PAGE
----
CHAMPAIGN, Ill. (WAND) - A leader in Champaign's police department is getting ready to retire, police announced.
Champaign Police Deputy Chief Tod Myers is stepping down after 28 years of serving the Champaign community. His last day on the job will be Friday.
“I have seen a lot of changes over the past 28 years both internally and around the city. I want to thank the city, past police chiefs, and Chief Cobb for allowing me to serve this community and giving me the variety of opportunities within the Department I have had,” said Myers. “It has been my honor and pleasure to work with some of the finest and most dedicated professionals I have ever met. This department has been part of my life for so long, and I am grateful to leave with lasting friendships both within the department and outside. This has been a profession I was proud to be a part of.”
Myers entered the Champaign Police Department in January 1993 as a patrol officer. His education background includes a Bachelor of Science degree from Western Illinois University in law enforcement administration. Myers also served in the Illinois National Guard, with one deployment served in southeast Asia during Operation Desert Shield.
Myers had been honored with multiple awards, including several department and city awards and commendations. One such honor was the distinguished Chief's Leadership Award.
Police said Myers was instrumental in the training and development of probationary officers, neighborhood safety, crime scene investigations and advancing professional standards and patrol operations.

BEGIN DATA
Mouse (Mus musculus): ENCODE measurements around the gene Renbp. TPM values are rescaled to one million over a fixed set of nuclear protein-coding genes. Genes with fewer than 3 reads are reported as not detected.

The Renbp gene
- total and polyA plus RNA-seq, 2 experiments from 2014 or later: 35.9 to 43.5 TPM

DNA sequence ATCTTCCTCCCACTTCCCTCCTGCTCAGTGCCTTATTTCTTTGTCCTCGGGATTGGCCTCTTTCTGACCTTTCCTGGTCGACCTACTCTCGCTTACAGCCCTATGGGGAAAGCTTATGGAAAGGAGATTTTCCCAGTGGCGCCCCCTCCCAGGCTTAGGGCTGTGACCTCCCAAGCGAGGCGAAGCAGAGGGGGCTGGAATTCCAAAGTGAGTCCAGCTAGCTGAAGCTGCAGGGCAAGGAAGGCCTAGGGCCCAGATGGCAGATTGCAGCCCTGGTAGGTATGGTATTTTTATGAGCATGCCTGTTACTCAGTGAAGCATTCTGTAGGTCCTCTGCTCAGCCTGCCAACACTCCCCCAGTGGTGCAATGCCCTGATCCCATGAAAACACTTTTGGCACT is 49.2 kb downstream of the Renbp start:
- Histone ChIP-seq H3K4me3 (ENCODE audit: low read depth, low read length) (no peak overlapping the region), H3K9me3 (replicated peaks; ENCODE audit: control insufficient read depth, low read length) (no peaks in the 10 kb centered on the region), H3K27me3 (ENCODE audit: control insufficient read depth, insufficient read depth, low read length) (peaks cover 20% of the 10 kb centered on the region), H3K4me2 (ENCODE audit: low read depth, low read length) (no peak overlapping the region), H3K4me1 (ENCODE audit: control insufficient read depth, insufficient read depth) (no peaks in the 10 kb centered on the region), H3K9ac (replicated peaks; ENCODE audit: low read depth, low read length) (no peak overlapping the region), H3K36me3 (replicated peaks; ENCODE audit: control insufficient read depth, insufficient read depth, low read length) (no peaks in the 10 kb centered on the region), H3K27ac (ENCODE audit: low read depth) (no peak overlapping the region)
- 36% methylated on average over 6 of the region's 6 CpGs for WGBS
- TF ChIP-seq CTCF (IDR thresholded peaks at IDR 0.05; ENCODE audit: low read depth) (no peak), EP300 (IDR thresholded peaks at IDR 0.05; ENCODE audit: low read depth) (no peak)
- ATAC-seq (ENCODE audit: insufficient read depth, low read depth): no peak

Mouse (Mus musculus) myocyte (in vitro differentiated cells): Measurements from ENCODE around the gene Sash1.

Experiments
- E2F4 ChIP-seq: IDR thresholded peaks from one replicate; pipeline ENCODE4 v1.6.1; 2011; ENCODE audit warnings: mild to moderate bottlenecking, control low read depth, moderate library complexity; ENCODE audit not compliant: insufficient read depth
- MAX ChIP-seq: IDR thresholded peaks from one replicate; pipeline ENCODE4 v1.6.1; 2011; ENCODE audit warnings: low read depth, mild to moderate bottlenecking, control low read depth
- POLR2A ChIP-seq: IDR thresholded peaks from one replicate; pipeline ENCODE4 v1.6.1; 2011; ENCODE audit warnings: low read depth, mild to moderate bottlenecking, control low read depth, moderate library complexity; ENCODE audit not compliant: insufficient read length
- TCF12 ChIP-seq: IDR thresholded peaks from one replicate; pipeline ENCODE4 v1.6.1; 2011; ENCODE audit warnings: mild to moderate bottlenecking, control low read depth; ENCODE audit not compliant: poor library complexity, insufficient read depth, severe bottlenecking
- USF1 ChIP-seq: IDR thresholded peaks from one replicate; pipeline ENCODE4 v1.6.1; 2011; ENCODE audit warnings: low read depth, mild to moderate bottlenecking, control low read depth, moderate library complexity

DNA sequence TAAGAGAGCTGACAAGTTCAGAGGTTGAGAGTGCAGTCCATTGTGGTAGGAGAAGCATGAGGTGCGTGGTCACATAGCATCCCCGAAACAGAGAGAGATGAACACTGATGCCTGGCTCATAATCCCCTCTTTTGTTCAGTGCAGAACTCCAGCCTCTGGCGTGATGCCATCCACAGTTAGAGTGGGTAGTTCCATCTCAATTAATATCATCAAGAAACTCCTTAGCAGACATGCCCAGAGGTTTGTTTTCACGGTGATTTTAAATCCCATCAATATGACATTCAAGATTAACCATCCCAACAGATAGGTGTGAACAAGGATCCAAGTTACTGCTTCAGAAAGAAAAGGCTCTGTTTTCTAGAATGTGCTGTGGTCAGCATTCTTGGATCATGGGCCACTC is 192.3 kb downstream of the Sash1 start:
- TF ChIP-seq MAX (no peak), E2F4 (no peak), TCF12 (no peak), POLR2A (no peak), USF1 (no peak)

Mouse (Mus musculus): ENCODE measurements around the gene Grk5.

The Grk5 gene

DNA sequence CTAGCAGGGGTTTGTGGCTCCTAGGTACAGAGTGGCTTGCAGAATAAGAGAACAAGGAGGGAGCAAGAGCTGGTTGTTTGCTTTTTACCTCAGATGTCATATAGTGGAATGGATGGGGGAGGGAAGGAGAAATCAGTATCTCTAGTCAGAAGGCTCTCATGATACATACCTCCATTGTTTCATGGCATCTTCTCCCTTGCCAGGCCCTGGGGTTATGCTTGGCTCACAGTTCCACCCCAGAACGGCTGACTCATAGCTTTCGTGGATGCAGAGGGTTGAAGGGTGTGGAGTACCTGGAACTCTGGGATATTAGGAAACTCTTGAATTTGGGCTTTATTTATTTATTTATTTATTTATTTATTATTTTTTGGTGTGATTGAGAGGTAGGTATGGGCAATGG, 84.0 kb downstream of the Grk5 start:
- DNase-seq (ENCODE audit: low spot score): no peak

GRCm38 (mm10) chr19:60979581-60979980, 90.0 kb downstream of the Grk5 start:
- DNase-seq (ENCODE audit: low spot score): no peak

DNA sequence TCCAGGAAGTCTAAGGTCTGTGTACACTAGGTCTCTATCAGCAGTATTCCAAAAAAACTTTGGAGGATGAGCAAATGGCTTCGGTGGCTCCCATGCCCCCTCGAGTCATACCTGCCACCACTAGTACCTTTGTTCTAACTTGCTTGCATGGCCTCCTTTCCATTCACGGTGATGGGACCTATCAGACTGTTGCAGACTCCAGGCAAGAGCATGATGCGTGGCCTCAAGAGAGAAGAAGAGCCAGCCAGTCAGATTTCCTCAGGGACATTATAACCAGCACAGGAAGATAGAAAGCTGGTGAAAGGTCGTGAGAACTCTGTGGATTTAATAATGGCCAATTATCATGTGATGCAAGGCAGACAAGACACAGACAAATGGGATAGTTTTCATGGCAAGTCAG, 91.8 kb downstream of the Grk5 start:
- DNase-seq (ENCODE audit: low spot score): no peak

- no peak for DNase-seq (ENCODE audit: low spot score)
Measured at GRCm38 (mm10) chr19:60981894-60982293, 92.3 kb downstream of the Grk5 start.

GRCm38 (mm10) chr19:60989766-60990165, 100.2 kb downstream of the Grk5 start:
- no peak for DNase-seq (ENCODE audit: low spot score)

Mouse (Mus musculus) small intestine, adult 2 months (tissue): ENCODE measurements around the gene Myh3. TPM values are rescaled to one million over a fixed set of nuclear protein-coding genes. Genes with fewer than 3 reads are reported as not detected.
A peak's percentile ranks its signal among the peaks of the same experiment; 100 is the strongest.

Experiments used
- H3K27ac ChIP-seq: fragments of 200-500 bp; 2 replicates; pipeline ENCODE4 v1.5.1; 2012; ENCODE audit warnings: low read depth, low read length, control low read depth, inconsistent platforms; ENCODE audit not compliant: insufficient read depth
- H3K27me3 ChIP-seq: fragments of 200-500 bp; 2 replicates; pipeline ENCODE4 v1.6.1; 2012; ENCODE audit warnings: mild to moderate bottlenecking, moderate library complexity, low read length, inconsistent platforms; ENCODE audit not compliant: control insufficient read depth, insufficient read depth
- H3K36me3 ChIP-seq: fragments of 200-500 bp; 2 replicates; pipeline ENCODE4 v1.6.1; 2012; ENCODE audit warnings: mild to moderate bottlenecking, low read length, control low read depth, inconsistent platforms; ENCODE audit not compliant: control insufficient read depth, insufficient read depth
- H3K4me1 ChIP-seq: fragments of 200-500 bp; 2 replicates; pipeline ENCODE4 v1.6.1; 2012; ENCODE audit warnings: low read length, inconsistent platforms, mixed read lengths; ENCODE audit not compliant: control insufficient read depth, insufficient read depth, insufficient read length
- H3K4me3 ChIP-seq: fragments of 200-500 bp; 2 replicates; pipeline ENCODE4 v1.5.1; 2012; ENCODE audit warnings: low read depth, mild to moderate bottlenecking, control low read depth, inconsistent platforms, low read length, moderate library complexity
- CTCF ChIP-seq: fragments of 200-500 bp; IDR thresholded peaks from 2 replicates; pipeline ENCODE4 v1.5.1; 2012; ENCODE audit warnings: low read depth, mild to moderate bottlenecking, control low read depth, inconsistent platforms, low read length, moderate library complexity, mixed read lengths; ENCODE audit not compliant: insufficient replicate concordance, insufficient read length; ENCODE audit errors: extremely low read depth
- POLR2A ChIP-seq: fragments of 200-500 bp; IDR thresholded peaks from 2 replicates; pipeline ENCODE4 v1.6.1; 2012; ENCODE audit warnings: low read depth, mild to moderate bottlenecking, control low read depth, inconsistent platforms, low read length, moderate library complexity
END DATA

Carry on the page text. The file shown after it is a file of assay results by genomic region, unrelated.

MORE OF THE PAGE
He has held the following titles:
- Patrol Officer
- City Neighborhood Action Team
- Field Training Officer
- Crime Scene Unit
- Hostage Negotiations Unit Team Leader
- Field Training Coordinator
- Patrol Sergeant
- Patrol Lieutenant
- Field Training Commander
- Professional Standards Lieutenant
- Patrol Lieutenant
- Deputy Chief of Administration
- Deputy Chief of Operations
“Tod has been an exemplary professional, known for his steady demeanor, a commitment to strengthening neighborhoods and his forward-thinking approaches to advancing 21st century policing,” said Chief of Police Anthony Cobb. “As a deputy chief, he has been entrusted to lead this agency at its highest levels and has done so admirably, excelling in each role he has held throughout his distinguished career. We are grateful for his service and innumerable contributions and wish him nothing but joy in retirement.”